In the world of PCs, the Onexplayer is a bit of an outlier in that it is a handheld touchscreen PC with built-in gamepad controllers.
Also, just think of it as a high-end Nintendo Switch that runs Windows and is built with PC technology you’re familiar with.
The Onexplayer is available in a variety of SKUs, depending on what kind of CPU you want it built around.
It was also born out of an incredibly successful Indiegogo campaign that saw it reach $1 million in funding on its first day.
In addition, all of the launch models are powered by Intel’s 11th-generation Tiger Lake processors, which include Iris Xe graphics cores.
|CPU||Intel Core i7 1165G7|
|GPU||Intel Iris Xe (96 EU)|
|Storage||512GB PCIe 4.0 SSD|
|Display||8.4-inch IPS, 358 PPI|
|Connectivity||2x USB 4.0 Type-C, USB 3.0 Type-A, 3.5mm audio|
|Resolution||2560 x 1600|
|Wireless||Wi-Fi 6, Bluetooth 5|
|Size||288 x 130 x 21mm|
There are two variants available right now: one with an Intel Core i5 1135G7 processor and a 512GB SSD, and the other with an Intel Core i7 1165G7 processor with a 1TB SSD.
With 16GB of DDR4-4266 RAM, a classic XYAB button layout on the right, an 8.4-inch display with a resolution of 2560 x 1600, fast PCIe SSDs, analog controllers on either side of the screen, as well as bumpers and triggers, One-netbook, the company behind the Onexplayer, did an excellent job on the rest of the core specifications.
There are also two speakers, which are small and a little tinny—they’re not spectacular, but they’ll get the job done in a hurry.
If only to counteract the noise of the fans battling to keep the portable cool—a large noisy ask when you’re gaming—plug in some headphones whenever possible.
Because Intel’s Tiger Lake processors power the handheld, you’ll get access to some exciting next-gen features like USB 4.0 and Wi-Fi 6 support, which means you’ll be able to connect it to a 4K monitor or an external GPU dock in the future.
To be sure, a monitor with a USB port is an excellent partner for this machine, but we’ll get to that later.
Unfortunately, there are issues with the Onexplayer, with Windows 10 proving to be a major flaw once you start using it.
Windows 10 doesn’t make for a silky smooth experience, whether it comes to touch or controllers, despite its attempt to straddle numerous means of input.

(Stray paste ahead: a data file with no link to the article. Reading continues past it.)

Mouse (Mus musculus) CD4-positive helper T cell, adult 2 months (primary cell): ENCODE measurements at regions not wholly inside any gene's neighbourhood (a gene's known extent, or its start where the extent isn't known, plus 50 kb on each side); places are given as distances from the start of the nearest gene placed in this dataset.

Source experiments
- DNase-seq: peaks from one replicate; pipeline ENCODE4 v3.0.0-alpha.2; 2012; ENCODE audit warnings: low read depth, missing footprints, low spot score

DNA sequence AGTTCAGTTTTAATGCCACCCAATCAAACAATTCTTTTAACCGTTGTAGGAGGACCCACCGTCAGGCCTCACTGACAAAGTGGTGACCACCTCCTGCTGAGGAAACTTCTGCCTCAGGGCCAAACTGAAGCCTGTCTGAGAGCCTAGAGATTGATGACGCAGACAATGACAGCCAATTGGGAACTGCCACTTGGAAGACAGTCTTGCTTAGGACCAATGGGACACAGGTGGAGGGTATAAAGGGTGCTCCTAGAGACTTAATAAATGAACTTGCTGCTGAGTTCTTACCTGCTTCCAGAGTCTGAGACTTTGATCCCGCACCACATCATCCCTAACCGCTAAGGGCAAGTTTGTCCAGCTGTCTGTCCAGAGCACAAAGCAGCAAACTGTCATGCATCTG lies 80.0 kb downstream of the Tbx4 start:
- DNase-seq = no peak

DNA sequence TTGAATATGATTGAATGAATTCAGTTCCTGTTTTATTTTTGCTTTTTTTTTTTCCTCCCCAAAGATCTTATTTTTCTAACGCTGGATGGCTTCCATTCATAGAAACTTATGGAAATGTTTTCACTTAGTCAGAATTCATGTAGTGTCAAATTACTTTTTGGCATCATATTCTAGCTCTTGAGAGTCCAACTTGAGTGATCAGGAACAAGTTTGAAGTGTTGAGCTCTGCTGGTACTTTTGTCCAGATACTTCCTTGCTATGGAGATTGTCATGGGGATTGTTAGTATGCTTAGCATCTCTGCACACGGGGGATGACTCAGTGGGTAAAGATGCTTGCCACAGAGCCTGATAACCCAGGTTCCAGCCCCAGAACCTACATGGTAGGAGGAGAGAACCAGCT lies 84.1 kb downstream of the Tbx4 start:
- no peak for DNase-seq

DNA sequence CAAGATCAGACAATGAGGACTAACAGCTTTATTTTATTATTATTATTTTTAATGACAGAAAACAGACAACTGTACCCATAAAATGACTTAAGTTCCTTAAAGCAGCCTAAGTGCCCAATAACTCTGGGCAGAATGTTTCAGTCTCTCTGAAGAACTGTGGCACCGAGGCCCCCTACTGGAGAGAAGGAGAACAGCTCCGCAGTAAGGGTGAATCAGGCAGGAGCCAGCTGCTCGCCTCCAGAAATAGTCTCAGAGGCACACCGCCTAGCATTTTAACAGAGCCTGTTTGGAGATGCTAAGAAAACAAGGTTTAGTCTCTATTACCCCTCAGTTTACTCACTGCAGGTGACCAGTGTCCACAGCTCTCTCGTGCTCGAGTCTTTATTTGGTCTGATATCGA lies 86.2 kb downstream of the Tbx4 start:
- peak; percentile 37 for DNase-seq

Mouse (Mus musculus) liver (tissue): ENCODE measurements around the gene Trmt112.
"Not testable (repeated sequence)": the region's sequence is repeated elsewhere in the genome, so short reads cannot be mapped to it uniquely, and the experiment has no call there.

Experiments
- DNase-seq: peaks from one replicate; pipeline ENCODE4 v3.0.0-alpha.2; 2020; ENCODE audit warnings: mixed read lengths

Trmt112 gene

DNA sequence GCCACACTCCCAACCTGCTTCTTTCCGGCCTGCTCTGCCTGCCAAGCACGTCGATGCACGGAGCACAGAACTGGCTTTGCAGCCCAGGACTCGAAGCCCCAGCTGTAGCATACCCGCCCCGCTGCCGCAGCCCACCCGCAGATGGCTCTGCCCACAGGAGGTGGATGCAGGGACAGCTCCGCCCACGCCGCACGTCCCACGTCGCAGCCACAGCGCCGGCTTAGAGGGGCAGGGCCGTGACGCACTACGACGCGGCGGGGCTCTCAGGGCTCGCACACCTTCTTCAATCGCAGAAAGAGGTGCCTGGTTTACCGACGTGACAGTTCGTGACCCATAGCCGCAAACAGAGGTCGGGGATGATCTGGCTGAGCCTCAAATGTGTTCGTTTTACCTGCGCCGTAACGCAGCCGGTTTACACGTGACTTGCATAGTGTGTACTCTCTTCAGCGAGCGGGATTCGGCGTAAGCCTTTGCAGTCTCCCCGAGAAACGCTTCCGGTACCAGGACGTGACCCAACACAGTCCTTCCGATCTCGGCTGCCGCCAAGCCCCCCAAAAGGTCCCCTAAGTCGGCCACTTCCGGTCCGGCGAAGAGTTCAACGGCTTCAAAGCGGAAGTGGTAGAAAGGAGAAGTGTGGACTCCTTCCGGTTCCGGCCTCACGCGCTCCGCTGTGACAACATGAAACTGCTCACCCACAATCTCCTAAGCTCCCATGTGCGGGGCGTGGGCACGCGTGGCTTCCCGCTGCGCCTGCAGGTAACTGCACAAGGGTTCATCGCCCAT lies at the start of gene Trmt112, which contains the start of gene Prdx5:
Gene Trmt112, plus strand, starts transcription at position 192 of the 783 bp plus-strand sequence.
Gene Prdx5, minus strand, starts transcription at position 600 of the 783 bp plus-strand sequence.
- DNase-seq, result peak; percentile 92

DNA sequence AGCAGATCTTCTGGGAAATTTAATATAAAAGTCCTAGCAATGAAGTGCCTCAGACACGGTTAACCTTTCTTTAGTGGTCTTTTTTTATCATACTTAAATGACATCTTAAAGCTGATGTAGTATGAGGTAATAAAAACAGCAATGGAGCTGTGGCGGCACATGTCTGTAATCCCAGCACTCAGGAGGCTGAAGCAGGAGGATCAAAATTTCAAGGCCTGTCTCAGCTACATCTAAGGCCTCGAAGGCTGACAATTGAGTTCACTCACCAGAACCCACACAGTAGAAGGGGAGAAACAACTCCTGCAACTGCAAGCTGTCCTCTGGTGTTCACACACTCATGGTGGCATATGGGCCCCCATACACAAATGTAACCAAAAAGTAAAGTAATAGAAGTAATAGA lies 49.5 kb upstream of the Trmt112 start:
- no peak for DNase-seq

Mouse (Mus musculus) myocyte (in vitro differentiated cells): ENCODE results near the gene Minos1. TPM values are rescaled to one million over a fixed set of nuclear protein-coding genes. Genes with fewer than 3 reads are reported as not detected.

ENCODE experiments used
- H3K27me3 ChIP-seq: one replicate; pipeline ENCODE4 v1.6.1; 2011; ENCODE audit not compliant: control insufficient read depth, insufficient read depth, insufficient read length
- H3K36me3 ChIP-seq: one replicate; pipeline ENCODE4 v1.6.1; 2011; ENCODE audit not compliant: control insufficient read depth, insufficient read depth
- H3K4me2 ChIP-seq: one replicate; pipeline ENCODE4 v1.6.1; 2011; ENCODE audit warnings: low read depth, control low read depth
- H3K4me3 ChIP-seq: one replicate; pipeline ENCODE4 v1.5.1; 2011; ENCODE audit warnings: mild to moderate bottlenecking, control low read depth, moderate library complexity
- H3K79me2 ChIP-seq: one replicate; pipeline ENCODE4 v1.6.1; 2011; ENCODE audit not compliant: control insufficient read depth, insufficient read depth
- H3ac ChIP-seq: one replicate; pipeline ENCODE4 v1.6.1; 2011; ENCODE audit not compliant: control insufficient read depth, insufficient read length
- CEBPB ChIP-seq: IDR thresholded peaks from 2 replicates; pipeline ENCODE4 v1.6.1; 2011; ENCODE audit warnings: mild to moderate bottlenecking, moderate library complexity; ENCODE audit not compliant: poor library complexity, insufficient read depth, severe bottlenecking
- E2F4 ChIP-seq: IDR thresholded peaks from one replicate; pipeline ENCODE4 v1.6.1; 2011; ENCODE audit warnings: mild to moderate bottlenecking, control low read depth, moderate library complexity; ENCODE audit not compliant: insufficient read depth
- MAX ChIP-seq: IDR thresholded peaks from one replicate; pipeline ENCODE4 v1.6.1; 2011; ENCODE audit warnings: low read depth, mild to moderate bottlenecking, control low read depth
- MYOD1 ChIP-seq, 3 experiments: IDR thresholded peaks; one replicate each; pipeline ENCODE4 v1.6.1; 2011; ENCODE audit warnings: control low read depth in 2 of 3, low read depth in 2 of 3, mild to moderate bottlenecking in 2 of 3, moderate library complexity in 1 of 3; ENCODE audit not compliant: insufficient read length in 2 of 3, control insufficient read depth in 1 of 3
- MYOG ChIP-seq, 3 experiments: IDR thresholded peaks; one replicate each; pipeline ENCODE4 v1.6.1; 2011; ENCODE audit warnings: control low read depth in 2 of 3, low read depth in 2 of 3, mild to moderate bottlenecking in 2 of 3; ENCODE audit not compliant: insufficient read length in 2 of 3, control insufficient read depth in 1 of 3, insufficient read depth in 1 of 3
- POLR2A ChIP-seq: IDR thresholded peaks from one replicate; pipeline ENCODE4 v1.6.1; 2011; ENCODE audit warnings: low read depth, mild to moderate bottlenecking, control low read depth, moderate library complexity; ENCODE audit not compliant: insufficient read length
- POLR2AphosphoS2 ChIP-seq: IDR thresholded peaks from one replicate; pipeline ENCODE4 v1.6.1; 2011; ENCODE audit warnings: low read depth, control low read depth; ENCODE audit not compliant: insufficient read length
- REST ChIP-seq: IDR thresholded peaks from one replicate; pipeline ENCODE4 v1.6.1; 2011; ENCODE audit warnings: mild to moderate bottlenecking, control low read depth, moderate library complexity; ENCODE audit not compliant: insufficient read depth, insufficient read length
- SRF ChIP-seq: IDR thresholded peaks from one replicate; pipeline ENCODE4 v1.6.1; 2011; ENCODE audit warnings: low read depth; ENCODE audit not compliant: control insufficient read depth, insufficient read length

Also, you’ll have to deal with disappointments.
Steam Big Picture mode feels like it’s a must-have, as it provides a simple interface that doesn’t require the usage of a mouse for even the most basic of tasks.
Obviously, this only applies to games that you own on Steam, which isn’t as broad as it once was. Non-Steam games can also be added to the interface; however, this can sometimes be a pain.
Is the world’s most popular operating system’s familiarity and versatility enough to compensate for its flaws?
Maybe, but there are moments when you feel like you’re a Linux user from the past, forced to utilize arcane methods to accomplish whatever simple activity you’re attempting.
However, this shows one of the advantages of running Windows on the Onexplayer: it functions as a conventional PC.
The device’s lone USB Type-A connector lets you bring in a variety of accessories and have them operate right away.
There are also two USB 4.0 Type-C connections up top, which can charge or attach newer accessories.
Is Onexplayer Good for Gaming?
So, is Onexplayer good for gaming? Well, that depends on the kind of game you want to play and whether the Onexplayer has the raw processing power to handle whatever you’re attempting.
It’s worth noting that you’re using integrated graphics, which means even the most recent triple-A games will struggle, particularly at the screen’s native resolution of 2560 x 1600.
You’ll be running at 1280 x 720 for the most part, at least when gaming. Although not every game supports it, 1280 x 800 is preferable because it is half the screen resolution.
You might be able to get away with operating at 2560 x 1600, but the lack of dedicated RAM on the GPU will hold you down the most, which is why we saw issues in games like Horizon Zero Dawn at launch.
Intel’s integrated graphics have gone a long way, and at 720p, it’s capable of running a wide range of games at decent framerates.
It’s best to play games designed for controllers, which is also a good enough reason to revisit Dirt Rally, Braid, and Spelunky.
The fact that these are all older games helps the system as well, and You will have no issues with framerates, especially after changing the settings for Dirt Rally.
You can also play first-person shooters on it, which are known for providing good performance, even on low-end hardware.
As a full-fledged Windows 10 PC, the Onexplayer has a lot going for it.
However, Microsoft’s operating system can have a clumsy touch interface, especially when you’re just trying to get a game started, and it doesn’t always feel like the best solution.
However, it does mean that you have access to the entire world of PC gaming, which is definitely worth jumping through a few hoops for.
A strong desktop PC (assuming you could actually purchase the components) or, more fairly, a fairly nice gaming laptop with an Nvidia GPU can be purchased for the price of an Onexplayer.
However, both of those devices do not provide the same level of enjoyment as this portable touchscreen gaming device.
Even though this version isn’t quite there yet, it appears to have a place in the PC gaming environment, and that should be considered a success.